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Definition and scope
Hinduism includes a diversity of ideas on spirituality and traditions, but has no ecclesiastical order, no unquestionable religious authorities, no governing body, no prophet(s) nor any binding holy book, meaning Hindu traditions can range from polytheistic to atheistic and everything in between. According to Doniger, "ideas about all the major issues of faith and lifestyle – vegetarianism, nonviolence, belief in rebirth, even caste – are subjects of debate, not dogma."
Because of the wide range of traditions and ideas covered by the term' Hinduism', arriving at a comprehensive definition is difficult. Hinduism has been variously defined as a religion, a religious tradition, a set of religious beliefs, and "a way of life".[note 1] From a Western lexical standpoint, Hinduism like other faiths is appropriately referred to as a religion. In India, the term dharma is preferred, which is broader than the Western term religion.
Hinduism derives its traditions from a variety of sources. After the Second Urbanization in the 6th century BCE, non-Vedic sramana traditions became dominant, especially in urban areas. To counter this, Brahminism began incorporating extensive sramana influences, indigenous traditions, and new developments such as the Bhakti traditions, giving rise to contemporary Hinduism.[page needed]
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Some of the earliest criticism of Brahminical texts, including the Vedas and especially the Dharmashastras, comes from the Sramana (or renunciate) traditions, including Buddhism and Jainism. Sramana scholars viewed Brahminical philosophy as "heretical." In particular Sramanas denied the sruti (divine) nature of the Vedas and opposed sacrificial rituals which were at the heart of Brahminical philosophy at the time.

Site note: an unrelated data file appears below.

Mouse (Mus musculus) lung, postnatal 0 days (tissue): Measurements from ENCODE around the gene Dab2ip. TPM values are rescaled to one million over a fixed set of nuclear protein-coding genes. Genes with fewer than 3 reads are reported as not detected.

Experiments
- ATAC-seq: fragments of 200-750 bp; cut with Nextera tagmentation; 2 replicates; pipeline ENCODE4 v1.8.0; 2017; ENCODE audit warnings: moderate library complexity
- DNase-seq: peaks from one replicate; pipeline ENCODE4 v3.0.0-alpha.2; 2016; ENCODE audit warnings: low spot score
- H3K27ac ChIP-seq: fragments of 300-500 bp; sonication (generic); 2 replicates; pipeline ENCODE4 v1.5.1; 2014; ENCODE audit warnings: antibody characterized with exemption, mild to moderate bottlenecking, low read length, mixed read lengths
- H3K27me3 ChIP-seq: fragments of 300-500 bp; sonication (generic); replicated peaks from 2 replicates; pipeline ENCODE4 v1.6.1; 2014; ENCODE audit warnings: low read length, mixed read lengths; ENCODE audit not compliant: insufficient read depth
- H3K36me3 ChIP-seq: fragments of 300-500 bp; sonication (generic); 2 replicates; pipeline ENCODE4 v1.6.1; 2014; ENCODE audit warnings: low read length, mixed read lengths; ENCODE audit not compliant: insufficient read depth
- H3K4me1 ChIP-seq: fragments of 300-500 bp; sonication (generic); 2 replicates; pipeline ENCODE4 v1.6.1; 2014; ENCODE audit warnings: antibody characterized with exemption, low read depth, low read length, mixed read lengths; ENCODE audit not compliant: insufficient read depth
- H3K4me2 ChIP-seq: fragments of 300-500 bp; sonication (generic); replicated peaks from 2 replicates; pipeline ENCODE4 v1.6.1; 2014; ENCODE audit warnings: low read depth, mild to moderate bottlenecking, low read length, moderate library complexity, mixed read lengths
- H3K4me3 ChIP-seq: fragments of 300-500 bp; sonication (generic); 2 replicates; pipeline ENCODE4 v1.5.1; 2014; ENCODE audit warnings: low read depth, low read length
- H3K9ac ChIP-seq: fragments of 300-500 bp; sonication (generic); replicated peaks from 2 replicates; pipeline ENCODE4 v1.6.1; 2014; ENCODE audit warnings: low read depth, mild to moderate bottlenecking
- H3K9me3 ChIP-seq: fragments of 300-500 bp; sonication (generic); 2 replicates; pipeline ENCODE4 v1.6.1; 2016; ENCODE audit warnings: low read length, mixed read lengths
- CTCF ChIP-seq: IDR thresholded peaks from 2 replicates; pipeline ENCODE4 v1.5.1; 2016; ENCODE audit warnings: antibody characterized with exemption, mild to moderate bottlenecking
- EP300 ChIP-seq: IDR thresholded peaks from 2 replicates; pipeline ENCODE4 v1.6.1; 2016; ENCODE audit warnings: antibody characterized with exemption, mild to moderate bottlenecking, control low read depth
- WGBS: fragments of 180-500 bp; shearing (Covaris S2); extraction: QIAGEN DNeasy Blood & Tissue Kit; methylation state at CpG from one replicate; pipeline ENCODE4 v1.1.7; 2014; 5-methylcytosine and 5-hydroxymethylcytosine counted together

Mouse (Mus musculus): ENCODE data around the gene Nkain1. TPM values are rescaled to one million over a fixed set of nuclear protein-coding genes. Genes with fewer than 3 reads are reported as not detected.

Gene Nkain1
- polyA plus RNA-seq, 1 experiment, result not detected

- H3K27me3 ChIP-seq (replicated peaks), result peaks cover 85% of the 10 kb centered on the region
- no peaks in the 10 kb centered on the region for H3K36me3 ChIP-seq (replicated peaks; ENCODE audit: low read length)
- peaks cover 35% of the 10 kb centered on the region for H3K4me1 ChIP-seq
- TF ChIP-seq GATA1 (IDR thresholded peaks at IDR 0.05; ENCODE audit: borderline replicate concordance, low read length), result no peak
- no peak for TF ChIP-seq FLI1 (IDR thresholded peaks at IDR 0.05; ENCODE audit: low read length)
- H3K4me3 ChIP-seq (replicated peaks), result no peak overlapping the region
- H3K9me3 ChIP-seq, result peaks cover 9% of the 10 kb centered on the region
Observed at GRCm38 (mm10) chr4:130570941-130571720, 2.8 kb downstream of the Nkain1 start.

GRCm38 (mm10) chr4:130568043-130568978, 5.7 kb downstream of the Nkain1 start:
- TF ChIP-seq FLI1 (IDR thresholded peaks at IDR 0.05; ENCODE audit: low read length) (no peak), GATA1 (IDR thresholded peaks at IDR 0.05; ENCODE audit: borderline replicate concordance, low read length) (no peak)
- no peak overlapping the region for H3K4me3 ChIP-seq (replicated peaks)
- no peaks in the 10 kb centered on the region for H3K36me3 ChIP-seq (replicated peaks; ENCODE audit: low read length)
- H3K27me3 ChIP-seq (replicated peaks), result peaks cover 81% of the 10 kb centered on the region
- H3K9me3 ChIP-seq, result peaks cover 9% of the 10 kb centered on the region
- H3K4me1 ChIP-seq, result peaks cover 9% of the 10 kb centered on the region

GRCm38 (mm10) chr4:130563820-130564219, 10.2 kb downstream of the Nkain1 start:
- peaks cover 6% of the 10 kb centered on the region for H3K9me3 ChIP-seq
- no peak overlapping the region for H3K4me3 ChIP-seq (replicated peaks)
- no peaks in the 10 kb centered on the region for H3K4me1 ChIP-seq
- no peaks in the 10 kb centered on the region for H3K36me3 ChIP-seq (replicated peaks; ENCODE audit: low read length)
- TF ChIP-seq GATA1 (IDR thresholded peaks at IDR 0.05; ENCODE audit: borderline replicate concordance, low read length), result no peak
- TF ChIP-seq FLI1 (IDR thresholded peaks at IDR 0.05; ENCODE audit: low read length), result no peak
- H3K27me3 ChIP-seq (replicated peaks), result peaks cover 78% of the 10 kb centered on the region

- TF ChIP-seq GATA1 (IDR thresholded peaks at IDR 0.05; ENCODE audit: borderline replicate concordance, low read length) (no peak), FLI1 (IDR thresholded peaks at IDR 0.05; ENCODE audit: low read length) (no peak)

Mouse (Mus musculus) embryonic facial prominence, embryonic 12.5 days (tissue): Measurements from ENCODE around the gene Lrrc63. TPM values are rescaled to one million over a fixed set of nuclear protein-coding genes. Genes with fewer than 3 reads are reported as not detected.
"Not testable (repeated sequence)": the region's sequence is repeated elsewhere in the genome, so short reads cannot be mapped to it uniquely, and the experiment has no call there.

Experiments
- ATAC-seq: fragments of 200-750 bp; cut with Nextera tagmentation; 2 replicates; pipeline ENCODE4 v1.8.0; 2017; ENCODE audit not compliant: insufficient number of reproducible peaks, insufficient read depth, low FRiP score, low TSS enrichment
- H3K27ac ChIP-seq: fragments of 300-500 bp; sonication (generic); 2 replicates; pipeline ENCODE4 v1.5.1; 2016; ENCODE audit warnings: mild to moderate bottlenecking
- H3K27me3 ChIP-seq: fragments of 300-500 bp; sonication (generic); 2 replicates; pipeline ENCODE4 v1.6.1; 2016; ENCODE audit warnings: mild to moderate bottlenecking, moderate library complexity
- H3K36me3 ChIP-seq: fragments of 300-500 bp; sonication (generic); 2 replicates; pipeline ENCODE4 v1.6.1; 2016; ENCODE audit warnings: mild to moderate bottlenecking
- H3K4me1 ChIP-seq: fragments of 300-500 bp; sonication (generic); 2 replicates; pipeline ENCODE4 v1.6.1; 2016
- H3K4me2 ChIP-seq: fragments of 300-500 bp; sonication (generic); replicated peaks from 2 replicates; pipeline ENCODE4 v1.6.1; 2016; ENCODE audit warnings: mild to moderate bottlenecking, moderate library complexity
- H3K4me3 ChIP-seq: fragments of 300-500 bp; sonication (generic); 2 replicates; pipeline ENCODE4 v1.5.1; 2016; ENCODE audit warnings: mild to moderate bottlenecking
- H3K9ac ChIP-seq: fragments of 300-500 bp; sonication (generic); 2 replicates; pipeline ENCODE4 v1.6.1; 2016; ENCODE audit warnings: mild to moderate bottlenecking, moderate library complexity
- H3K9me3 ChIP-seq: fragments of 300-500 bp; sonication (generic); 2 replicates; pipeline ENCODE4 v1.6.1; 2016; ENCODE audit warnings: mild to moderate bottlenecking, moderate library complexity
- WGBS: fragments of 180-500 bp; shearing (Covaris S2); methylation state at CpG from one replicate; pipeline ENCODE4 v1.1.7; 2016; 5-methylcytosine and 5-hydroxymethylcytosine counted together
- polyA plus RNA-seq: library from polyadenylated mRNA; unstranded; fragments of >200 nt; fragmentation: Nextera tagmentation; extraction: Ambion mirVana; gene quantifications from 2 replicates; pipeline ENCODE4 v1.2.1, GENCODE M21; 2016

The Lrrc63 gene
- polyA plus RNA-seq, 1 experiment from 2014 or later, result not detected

The "discriminatory and cruel, inhuman, and degrading treatment" of over 165 million people in India justified on the basis of caste, "a defining feature of Hinduism," has repeatedly been noticed and described by Human Rights Watch and the United Nations, along with criticism of other caste systems worldwide.
- Saffron terror
- Criticism of Hindutva
- Anti-Hindu sentiment
- Anti-Indian sentiment
- Persecution of Hindus
- Kurtz, Lester, ed. (2008). Encyclopedia of Violence, Peace and Conflict. Academic Press. ISBN 978-0-12-369503-1.
- MK Gandhi, The Essence of Hinduism Archived 24 July 2015 at the Wayback Machine, Editor: VB Kher, Navajivan Publishing, see page 3; According to Gandhi, "a man may not believe in God and still call himself a Hindu."
- Doniger 2014, p. 3. harv error: no target: CITEREFDoniger2014 (help)
- Flood 1996, p. 6. harv error: no target: CITEREFFlood1996 (help)
- Sharma, Arvind (2003). The Study of Hinduism. University of South Carolina Press. pp. 12–13.
- Witzel, Michael (1995), "Early Sanskritization: Origin and Development of the Kuru state" (PDF), Electronic Journal of Vedic Studies, 1 (4): 1–26, archived from the original (PDF) on 11 June 2007
- Thapar, Romila (1989). "Imagined Religious Communities? Ancient History and the Modern Search for a Hindu Identity". Modern Asian Studies. 23 (2): 209–231. ISSN 0026-749X.
- "CASTE DISCRIMINATION:". www.hrw.org. Retrieved 2021-01-09.
- "OHCHR | Caste systems violate human rights and dignity of millions worldwide – New UN expert report". www.ohchr.org. Retrieved 2021-01-09.
- "UN report slams India for caste discrimination". CBC News. 2 March 2007.
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